Again, Holly Allen and Christine Ross share, “In the religion of Israel, all ages were not just included, they were drawn in, assimilated absorbed into the community with a deep sense of belonging.”
In the book of Psalms, there are references to the passing of faith from one generation to another. Like…
- Psalm 145:4 “One generation shall commend your works to another, and shall declare your mighty acts.”
- Psalm 78 – The psalmist explains the importance of testifying about God’s works to the next generation so they would remain in the faith and not turn away a.k.a. generational discipleship.
In the New Testament, Jesus modeled this inclusion of all generations and specifically children throughout his ministry, going so far as to tell his followers that welcoming a child into their midst was akin to welcoming Him and the One who sent Him (Matthew 10:42, Matthew 11:25-26, Matthew 18:2-6, Matthew 18:10, Matthew 19:13-14, Matthew 21:16, Mark 10:13-16 & Luke 9:46-48).
In the epistles Paul writes to the churches and asks for the letters to be read aloud to the gathered community. In them, he specifically addresses a wide range of generations, including children (such as Eph 6:1-4, Col 3:20). It’s safe to assume he mentions all the generations because he expected them to be there to hear what he had to say.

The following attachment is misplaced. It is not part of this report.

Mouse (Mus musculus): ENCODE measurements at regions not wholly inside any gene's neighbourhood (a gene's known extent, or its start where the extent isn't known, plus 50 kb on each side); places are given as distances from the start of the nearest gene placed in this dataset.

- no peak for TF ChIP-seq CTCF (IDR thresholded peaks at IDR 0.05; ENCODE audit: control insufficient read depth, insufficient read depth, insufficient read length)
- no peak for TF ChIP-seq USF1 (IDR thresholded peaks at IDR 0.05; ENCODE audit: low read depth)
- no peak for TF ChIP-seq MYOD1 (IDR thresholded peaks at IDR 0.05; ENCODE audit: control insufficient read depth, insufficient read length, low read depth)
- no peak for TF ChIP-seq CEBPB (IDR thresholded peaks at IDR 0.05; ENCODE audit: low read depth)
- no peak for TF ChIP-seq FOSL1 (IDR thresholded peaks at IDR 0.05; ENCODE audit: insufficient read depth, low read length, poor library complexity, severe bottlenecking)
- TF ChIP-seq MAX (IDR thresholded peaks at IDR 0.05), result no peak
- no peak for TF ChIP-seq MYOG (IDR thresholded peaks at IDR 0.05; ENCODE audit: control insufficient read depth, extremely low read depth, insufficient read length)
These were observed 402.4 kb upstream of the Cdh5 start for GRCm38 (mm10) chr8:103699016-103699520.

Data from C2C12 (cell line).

So, yes, intergenerational ministry and generational discipleship are found in Scripture.
And the idea of having all generations interacting within a community of faith isn’t a new one. That doesn’t mean we throw out everything we’ve learned from developmentalists or that doesn’t mean that age-appropriate ministry isn’t of any value.
What it does mean is that the normative faith practice is one where generations have the opportunity to be together and pass the faith to one another, so it would be a good idea for us to create spaces where that can happen.
I’m a firm believer that we can do both age-appopriate ministry and intergenerational ministry well in our churches instead of either/or. Rather than pitting these two against each other, perhaps its time we consider how to embrace the new without rejecting the old.
And, I’d love to know… How is your church finding ways to engage every generation in faith conversations and relationships?
For more on this, check out this post on Biblical Support for Intergenerational Ministry
For more information about
- Kids in Worship
- Determining which Type of Family Ministry model works best for your church
- Discipleship in Intergenerational community
- Encouraging the continued conversation through Practical Discipleship at Home
- Seminars, Workshops, Coaching
About the author
Refocus Ministry was started by Christina Embree, wife to Pastor Luke, mom to three wonderful kids, and family minister at Nicholasville UMC. She is passionate about seeing churches partnering with families to encourage faith formation at home and equipping parents to disciple their kids in the faith. Currently studying Family, Youth and Children’s Ministry at Wesley Seminary, she also blogs at www.refocusministry.org and is a contributing blogger at D6 Family, Seedbed, and ChildrensMinistryBlog.com